9. @ Andrew — There have been no further changes announced to American mileage earning rates through Mileage Plan, at least yet.

  10. @ JG_SEA — I don’t disagree with your sentiment in general, but to address one point:
    “So for those of us who actually earn status by flying only on Alaska, we now get to compete for upgrades with those who may have only flown 4 to 6 segments while spending the majority of their dollars elsewhere?”

    To be clear:
    — You would have been competing with them before (at least in theory), and they wouldn’t have had four to six segments
    — If they’re only flying four to six segments per year on Alaska, they’re not going to pose that much risk to upgrades (vs. an MVP Gold 75K flying Alaska every week, for example)

  11. Well done Alaska. Looking forward to 75K/OW Emerald next year without the differentiation in Alaska vs. partner flying for qualification!

  12. Now that the Delta-WestJet JV (or whatever it was) is a no go, will Alaska and WestJet get together?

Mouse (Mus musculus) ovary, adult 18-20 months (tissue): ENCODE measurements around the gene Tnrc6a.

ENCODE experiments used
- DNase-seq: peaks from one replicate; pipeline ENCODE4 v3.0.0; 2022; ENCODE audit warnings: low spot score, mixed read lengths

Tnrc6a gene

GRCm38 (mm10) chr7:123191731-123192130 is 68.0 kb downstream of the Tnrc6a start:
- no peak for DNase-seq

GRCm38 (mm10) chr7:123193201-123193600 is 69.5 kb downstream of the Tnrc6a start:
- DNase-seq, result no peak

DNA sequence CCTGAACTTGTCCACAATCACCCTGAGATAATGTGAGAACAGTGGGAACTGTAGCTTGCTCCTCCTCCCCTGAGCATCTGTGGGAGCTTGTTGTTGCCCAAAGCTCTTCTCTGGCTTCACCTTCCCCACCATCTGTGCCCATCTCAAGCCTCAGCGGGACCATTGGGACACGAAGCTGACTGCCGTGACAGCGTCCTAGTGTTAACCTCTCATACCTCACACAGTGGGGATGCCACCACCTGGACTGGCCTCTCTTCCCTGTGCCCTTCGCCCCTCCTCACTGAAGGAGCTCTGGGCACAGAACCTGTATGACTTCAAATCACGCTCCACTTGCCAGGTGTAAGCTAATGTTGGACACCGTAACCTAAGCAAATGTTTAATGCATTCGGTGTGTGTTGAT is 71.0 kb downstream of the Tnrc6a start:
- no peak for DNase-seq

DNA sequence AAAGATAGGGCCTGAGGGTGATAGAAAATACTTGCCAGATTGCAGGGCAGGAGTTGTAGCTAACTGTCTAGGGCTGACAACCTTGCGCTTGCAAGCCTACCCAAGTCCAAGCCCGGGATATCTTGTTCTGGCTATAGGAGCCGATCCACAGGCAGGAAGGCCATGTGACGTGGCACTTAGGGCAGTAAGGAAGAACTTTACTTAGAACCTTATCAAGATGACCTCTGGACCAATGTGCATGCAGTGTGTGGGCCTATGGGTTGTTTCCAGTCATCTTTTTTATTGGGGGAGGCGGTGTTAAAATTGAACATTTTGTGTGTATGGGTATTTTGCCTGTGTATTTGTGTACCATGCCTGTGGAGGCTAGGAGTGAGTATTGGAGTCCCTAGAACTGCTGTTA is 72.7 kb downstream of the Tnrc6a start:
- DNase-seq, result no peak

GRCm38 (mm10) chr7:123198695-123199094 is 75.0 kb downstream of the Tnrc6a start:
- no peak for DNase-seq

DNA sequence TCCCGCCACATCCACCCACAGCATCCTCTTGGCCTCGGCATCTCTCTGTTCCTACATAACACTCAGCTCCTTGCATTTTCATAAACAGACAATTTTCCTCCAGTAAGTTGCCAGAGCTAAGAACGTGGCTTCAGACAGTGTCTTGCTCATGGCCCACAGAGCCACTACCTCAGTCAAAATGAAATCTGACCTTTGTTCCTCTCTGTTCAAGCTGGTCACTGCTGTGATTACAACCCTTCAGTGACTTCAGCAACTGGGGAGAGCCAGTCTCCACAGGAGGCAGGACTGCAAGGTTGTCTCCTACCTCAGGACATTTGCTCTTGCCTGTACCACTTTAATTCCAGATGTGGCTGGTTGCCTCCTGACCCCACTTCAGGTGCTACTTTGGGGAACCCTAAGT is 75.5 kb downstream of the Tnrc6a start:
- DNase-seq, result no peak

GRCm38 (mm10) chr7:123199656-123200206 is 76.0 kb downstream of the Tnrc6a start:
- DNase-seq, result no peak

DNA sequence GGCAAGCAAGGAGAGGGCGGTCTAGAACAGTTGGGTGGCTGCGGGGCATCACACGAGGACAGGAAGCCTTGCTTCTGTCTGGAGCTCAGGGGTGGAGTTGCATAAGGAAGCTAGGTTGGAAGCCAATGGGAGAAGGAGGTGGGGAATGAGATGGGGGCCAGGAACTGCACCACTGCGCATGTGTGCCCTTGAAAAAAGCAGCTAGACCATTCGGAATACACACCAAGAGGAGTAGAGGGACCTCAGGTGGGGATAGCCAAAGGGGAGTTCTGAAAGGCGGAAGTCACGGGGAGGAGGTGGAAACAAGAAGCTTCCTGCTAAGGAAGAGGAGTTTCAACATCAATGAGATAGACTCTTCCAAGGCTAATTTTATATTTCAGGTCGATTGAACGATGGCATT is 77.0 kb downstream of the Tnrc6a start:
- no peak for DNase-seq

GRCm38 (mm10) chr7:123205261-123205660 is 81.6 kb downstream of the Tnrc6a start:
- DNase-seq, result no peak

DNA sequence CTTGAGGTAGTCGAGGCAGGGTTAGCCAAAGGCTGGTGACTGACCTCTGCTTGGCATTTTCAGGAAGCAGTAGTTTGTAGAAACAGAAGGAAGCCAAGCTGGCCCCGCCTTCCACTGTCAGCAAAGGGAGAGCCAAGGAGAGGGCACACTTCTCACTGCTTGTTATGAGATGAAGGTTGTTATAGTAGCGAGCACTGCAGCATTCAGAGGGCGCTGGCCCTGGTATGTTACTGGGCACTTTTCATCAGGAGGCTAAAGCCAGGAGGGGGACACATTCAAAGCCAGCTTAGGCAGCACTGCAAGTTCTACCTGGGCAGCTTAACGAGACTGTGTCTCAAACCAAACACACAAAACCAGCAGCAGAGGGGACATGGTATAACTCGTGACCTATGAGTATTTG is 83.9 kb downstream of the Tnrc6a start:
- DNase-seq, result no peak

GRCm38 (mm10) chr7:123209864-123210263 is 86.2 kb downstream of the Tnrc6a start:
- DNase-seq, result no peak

13. @DaKine, he did, but it was in the article about American upgrading Platinum Pro to Emerald, not in a separate article.

  14. Didn’t I also read the mileage (with bonus EQMs) accrued from Jan 1 – April 30 this year on Alaska count towards 2021 status? A nice head start to renewing my Gold 75 status for 2022. Moreover, while I was always able to get to MVP on AS metal, in the past I’ve always had to reach the 90K mile mark as my BA/SQ/CX flights were the only way for me to get to Gold 75. This change is great news!

  15. Oh wow… this is quite negative for me. I’m based in Asia right now and buy usually 300-400K miles every year. With these new requirements looks like I won’t be able to be MVP Gold or above which means I’m limited in the number of miles I can purchase. Might need to rethink where I move to. Any suggestions?